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Illustration: Sarah Grillo/Axios

Pfizer says people might start getting COVID-19 vaccines before the end of the year, according to a timeline it laid out Friday.

The state of play: By the end of October, the company said it hopes to know whether the vaccine is effective, the Wall Street Journal reports.

  • By the 3rd week of November, it hopes to know whether it's safe for distribution.
  • By late November, the company could request an emergency use authorization.

The big picture: This reduces the odds of a vaccine being approved before the election, but also works to reduce concerns about vaccines being approved for political reasons.

  • “To ensure public trust and clear up a great deal of confusion, I believe it is essential for the public to understand our estimated timelines,” CEO Mr. Albert Bourla said today.

The bottom line: "The vaccine candidate from Pfizer and BioNTech is among the most advanced in development, along with candidates from AstraZeneca PLC, Moderna Inc. and Johnson & Johnson," the Journal notes.

  • "Yet trials for AstraZeneca and J&J’s vaccines are on hold, at least in the U.S., as safety issues are probed."
  • "The studies’ pauses, combined with the timeline laid out by Pfizer, suggest the company’s shot could be one of the first, if not the first, to be sent to the U.S. Food and Drug Administration for review."

Go deeper:

  • Operation Warp Speed's Moncef Slaoui on the new vaccine timeline. Listen here.
  • Trump administration announces deal with CVS, Walgreens to give COVID-19 vaccine to seniors.

Go deeper

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  3. Vaccine: NYC postpones vaccine appointments following shipment delays — Private companies step in to fill vaccine logistics vacuum.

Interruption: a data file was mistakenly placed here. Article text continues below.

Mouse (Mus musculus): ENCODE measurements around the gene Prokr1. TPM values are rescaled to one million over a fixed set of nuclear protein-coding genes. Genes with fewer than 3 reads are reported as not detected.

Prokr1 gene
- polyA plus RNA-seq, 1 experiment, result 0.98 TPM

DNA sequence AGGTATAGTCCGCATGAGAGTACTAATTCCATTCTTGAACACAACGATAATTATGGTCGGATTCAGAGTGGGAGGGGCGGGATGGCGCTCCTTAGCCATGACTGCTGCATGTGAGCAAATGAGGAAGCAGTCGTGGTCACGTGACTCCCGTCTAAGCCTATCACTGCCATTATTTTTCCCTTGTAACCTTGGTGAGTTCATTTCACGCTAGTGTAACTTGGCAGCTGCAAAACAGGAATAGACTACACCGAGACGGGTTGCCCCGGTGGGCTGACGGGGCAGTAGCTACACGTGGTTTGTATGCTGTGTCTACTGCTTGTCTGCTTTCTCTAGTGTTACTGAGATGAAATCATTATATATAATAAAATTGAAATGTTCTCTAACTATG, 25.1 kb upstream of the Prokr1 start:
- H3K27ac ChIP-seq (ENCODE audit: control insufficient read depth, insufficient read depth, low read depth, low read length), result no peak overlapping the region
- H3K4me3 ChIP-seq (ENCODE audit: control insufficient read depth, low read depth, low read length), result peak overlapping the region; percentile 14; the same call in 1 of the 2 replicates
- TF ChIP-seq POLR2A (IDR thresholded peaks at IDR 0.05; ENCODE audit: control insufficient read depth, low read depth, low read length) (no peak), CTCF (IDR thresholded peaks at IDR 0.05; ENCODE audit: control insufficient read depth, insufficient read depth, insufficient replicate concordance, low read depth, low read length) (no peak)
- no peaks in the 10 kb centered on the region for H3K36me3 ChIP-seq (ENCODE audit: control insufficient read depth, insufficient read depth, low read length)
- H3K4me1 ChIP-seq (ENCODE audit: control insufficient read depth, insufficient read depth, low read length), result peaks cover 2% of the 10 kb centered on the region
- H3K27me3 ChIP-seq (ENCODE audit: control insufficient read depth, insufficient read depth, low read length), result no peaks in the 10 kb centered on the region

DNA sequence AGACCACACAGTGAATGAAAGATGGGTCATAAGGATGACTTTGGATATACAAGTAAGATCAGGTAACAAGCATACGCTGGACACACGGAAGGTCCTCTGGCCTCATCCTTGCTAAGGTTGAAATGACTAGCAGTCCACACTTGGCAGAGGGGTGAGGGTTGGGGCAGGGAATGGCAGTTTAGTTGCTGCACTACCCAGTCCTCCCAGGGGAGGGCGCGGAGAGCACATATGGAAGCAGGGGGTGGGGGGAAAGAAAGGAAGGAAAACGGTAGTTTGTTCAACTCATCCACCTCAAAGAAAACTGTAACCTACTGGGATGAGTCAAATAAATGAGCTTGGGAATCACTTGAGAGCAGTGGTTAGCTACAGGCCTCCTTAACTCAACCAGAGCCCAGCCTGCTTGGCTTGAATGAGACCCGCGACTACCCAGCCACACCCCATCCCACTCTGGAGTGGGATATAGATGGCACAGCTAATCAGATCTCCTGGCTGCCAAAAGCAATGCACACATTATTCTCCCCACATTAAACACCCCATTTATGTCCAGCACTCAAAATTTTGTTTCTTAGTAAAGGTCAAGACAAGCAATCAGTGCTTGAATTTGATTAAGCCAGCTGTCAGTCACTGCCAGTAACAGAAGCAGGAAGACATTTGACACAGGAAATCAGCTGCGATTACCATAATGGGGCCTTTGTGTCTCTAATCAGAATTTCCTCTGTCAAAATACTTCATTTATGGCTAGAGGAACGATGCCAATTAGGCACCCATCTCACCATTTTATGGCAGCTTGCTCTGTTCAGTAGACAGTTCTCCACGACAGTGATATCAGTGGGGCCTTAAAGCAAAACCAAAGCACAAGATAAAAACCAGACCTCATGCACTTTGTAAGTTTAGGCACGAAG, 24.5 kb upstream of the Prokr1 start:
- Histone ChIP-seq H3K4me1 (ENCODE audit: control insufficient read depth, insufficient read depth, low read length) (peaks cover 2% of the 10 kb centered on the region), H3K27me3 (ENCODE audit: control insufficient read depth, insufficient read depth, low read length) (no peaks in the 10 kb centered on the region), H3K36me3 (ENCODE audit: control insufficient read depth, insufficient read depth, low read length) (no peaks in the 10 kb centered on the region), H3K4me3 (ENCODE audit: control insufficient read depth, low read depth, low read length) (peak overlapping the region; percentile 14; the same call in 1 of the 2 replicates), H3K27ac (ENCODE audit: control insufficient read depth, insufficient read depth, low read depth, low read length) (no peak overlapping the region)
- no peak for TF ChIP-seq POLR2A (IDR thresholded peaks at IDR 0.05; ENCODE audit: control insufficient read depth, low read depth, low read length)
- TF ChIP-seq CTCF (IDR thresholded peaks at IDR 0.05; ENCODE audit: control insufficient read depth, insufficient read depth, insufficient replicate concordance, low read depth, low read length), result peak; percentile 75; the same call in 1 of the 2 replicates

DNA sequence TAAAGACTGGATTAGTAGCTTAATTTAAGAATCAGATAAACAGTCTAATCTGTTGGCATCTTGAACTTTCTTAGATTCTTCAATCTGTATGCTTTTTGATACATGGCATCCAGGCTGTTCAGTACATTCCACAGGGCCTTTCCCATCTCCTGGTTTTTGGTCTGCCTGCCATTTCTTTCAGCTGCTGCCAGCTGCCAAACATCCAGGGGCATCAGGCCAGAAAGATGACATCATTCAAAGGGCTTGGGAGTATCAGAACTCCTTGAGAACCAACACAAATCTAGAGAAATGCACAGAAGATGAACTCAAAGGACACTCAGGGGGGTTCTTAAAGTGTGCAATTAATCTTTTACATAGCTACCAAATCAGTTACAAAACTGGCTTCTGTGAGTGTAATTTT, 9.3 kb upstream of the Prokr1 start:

4. World: Biden will order U.S. to rejoin World Health OrganizationBiden to bring U.S. into global COVAX initiative for equitable vaccine access.
6 hours ago - Politics & Policy

Kellyanne Conway's parting power pointers

Kellyanne Conway addresses the 2020 Republican National Convention. Photo: Nicholas Kamm/AFP via Getty Images

Kellyanne Conway has seen power exercised as a pollster, campaign manager and senior counselor to President Trump. Now that his term in office has concluded, she shared her thoughts with Axios.

Why it matters: If there's a currency in this town, it's power, so we've asked several former Washington power brokers to share their best advice as a new administration and new Congress settle in.

6 hours ago - Politics & Policy

GOP holdouts press on with plans to crush Cheney

Screenshot of emails to a member of Congress from individuals who signed an Americans for Limited Government petition against Rep. Liz Cheney. Photo obtained by Axios

Pro-Trump holdouts in the House are forging ahead with an uphill campaign to oust Rep. Liz Cheney as head of the chamber's Republican caucus even though Minority Leader Kevin McCarthy told them to back down.

Why it matters: What happens next will be a test of McCarthy's party control and the sincerity of his opposition to the movement. Cheney (R-Wyo.) is seen as a potential leadership rival to the California Republican.